I have three boys who come complete with all the stereotypical characteristics of teenagers. They have cell phones, tons of friends, and not enough independence. Adolescence is a tricky age for parents. We want them to have opportunities to be independent but we also want to know where they are, who they’re with, how many bazillion grams of sugar they’ve eaten before 10am, and make sure any injuries related to asphalt, explosives, firearms or chemical combinations are being treated properly.
My kids can bike anywhere in the neighborhood and we’re close enough to a mall and other stores that they can get there pretty easily on their own. They love that freedom. But I also want to know where they are so we have a few non-negotiable agreements. They are not allowed to have friends over if we are not home and there must be a parent home if they go to a friend’s house. Since they migrate from one friend’s house to another, I also ask that they text or call me when heading from one place to another. Sounds fair to me.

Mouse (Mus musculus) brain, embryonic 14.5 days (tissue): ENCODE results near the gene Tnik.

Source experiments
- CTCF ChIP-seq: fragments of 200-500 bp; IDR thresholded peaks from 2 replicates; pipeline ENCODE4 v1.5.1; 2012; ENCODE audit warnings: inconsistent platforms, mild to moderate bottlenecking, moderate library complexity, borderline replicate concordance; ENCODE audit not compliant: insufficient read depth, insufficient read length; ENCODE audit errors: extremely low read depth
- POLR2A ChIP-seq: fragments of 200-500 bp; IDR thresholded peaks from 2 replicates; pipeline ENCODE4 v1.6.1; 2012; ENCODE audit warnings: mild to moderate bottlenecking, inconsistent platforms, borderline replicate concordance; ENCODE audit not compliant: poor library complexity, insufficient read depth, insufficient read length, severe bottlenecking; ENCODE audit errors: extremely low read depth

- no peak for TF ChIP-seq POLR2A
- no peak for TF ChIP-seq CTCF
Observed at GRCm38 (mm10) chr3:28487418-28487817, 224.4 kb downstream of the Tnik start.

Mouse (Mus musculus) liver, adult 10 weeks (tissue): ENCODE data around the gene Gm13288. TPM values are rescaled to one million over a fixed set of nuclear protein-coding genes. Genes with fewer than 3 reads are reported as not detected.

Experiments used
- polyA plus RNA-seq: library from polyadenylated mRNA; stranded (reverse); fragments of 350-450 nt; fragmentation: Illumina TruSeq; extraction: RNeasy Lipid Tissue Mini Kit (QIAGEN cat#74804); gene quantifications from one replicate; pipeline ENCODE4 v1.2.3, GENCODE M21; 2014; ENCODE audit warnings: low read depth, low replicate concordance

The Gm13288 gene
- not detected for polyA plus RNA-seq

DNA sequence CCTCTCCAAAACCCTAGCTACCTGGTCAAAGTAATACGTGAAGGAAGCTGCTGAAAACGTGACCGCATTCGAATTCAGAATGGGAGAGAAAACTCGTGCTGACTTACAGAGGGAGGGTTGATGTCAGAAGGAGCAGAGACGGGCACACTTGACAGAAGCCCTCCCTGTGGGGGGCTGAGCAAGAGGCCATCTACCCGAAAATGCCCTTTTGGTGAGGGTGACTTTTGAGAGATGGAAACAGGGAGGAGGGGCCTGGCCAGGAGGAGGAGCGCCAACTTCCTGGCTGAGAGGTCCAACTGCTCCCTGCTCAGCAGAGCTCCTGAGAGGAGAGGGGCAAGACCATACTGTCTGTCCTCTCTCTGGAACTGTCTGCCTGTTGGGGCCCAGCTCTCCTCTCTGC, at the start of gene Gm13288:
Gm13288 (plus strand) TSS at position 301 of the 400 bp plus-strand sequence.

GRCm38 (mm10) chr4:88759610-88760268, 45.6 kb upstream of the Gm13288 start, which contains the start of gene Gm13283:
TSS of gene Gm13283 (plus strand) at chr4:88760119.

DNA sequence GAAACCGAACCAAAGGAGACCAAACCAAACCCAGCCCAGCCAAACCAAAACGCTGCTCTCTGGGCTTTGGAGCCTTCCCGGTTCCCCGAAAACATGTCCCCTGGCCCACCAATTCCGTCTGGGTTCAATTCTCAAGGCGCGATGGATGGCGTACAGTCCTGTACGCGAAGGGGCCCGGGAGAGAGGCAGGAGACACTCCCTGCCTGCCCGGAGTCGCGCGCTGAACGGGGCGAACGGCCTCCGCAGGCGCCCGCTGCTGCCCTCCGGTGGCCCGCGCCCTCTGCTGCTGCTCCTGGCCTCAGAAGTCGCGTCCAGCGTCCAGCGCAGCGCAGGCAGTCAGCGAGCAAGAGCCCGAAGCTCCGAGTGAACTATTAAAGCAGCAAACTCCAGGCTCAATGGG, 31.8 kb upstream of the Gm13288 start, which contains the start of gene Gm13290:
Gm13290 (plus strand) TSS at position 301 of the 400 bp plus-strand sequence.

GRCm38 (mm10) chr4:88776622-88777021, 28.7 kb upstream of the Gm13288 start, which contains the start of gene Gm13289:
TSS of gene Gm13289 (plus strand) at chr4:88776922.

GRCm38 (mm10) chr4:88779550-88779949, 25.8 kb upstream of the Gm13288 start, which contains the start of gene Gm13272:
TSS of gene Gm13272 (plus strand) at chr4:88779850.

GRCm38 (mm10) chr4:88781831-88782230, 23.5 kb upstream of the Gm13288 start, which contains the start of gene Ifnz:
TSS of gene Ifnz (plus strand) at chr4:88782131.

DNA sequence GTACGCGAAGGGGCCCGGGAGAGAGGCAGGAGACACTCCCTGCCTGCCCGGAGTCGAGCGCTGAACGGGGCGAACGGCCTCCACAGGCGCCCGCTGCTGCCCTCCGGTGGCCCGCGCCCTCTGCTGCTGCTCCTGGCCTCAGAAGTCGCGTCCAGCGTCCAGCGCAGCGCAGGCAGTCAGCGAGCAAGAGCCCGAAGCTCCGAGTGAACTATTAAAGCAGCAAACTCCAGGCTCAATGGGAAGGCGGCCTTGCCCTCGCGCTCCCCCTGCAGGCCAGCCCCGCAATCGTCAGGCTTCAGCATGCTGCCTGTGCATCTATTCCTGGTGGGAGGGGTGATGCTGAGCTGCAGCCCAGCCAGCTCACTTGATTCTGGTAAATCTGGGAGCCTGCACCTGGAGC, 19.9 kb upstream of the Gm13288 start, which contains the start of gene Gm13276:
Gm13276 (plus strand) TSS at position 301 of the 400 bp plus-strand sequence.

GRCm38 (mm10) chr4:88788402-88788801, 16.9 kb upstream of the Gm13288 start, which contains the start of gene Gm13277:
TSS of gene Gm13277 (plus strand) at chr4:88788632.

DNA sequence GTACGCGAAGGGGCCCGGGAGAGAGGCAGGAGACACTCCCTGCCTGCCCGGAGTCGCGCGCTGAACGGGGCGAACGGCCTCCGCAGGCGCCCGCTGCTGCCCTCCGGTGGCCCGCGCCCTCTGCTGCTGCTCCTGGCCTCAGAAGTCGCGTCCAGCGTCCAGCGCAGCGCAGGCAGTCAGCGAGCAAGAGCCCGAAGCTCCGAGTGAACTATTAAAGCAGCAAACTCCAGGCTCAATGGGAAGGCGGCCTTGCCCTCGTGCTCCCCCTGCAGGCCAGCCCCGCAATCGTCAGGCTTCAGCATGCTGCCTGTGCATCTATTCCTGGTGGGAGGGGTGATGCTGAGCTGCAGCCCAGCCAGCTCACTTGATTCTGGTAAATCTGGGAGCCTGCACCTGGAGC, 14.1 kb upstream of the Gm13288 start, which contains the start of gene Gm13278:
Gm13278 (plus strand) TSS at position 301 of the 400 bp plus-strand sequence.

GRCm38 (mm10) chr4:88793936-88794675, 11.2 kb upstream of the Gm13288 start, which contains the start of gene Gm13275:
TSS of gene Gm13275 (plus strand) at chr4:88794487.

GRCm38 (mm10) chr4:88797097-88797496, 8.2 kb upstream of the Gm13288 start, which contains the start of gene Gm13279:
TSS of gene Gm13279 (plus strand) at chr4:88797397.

My 15 year-old son, Noah, shared this story last week about a dream that one of his friends had about him (Noah). In this dream, Noah and all his friends were hanging out at the local park when they were attacked by a pack of zombies. In the midst of the battle, they looked up a saw a helicopter descending to rescue them. The helicopter landed and the boys started piling in. Noah told his friends he had to call his mom to let her know he was moving to another place. But the rescue effort was happening fast and the helicopter had to take off. As the chopper took off, Noah’s friends watched from the window as he got eaten by the zombies. End of dream.
You know you’ve trained your kids well when even their friends know your rules so well they dream about them. I have since changed the cell phone rule to include an exception clause. In the event of a zombie attack rescue, they do not need to text or call.